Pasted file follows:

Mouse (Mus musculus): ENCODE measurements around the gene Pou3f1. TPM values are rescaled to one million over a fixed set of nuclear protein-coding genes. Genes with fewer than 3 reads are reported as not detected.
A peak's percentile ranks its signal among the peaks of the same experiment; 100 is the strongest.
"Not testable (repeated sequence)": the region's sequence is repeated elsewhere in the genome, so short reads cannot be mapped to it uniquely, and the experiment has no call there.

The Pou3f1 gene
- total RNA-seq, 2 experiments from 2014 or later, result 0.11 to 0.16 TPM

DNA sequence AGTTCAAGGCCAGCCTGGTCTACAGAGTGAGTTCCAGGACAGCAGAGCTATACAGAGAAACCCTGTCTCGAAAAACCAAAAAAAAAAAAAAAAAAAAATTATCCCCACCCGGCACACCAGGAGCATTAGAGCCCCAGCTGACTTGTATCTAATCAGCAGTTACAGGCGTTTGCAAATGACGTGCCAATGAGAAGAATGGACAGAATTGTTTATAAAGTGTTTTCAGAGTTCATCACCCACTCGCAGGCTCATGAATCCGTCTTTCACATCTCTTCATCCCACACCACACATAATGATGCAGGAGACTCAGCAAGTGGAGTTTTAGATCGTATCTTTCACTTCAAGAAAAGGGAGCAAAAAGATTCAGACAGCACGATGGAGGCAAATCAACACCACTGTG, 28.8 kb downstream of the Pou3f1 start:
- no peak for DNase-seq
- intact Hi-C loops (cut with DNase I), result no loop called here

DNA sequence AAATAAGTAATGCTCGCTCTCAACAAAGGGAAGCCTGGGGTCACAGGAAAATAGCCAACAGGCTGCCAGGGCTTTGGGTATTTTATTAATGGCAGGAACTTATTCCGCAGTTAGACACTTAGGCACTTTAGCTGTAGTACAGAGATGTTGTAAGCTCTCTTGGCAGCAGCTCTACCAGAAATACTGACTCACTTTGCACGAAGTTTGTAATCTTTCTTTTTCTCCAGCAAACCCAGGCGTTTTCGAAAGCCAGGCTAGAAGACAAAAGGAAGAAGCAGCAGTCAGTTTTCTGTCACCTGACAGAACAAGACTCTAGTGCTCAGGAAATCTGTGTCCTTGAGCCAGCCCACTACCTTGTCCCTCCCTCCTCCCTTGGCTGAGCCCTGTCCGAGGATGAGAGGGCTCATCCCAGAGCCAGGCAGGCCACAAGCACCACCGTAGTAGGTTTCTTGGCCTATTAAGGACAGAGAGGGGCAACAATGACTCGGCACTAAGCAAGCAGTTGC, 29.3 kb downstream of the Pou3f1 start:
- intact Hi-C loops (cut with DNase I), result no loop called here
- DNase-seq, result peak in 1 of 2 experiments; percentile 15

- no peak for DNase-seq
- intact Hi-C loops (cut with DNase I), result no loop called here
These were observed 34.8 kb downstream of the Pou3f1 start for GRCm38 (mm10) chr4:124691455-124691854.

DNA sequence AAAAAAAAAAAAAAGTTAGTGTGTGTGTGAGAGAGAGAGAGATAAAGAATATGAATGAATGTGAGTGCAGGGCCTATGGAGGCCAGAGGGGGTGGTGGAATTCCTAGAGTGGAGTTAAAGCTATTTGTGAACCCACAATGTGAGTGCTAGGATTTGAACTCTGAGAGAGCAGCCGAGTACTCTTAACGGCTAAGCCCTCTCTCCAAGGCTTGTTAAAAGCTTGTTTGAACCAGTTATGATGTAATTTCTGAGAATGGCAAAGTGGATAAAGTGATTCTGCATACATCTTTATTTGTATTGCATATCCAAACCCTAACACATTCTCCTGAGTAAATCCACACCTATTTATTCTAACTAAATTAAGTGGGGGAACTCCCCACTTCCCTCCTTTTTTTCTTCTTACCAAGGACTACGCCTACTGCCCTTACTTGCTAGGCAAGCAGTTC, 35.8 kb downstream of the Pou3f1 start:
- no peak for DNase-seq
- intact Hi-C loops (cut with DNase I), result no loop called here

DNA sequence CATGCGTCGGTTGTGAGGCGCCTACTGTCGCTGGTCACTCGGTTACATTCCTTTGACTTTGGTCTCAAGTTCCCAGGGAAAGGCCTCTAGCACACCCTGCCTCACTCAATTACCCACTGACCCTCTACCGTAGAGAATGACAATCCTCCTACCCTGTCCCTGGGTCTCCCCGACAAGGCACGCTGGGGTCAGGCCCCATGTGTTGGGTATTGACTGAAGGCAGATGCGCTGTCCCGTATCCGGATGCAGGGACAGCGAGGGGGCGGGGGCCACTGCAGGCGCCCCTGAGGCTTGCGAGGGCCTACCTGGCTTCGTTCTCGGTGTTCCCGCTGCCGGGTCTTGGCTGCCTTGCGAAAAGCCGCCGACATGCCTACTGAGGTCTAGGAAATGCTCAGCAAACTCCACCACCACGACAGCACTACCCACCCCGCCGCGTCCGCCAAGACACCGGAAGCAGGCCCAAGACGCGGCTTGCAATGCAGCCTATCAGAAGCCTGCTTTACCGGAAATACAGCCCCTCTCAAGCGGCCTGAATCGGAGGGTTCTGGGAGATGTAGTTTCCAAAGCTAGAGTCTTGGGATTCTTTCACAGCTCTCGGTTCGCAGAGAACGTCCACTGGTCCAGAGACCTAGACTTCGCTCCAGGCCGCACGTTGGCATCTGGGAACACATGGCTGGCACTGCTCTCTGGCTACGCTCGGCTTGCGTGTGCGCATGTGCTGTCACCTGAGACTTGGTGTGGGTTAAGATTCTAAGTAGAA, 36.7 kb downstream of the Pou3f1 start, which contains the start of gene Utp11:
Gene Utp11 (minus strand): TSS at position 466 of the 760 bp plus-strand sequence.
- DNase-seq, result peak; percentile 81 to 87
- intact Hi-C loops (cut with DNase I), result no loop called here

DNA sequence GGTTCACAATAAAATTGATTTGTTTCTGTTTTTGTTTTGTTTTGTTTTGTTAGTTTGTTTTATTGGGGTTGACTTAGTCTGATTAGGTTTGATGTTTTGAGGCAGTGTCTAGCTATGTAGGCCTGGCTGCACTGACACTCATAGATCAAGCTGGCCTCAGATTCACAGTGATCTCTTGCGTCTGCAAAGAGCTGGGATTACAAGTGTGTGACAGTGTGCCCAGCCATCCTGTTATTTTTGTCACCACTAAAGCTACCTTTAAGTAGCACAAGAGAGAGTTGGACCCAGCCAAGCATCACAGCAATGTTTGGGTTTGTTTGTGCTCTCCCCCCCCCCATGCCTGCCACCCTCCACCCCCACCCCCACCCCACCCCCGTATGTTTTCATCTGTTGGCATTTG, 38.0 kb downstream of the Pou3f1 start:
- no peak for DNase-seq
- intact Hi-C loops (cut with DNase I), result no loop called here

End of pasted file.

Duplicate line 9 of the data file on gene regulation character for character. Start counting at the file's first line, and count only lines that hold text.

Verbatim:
DNA sequence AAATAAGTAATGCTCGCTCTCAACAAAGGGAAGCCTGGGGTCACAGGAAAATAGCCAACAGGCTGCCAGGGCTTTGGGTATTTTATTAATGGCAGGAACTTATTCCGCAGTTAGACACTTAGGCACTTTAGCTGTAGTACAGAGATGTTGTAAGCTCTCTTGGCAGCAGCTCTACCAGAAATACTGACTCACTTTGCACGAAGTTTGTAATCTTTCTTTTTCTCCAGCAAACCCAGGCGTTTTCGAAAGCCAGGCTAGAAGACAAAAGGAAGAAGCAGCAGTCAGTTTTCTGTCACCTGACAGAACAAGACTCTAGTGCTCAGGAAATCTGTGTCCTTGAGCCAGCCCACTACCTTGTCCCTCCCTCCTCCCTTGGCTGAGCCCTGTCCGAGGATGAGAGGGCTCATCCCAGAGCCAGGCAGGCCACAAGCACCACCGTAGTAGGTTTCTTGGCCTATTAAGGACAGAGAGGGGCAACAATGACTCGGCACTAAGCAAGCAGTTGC, 29.3 kb downstream of the Pou3f1 start: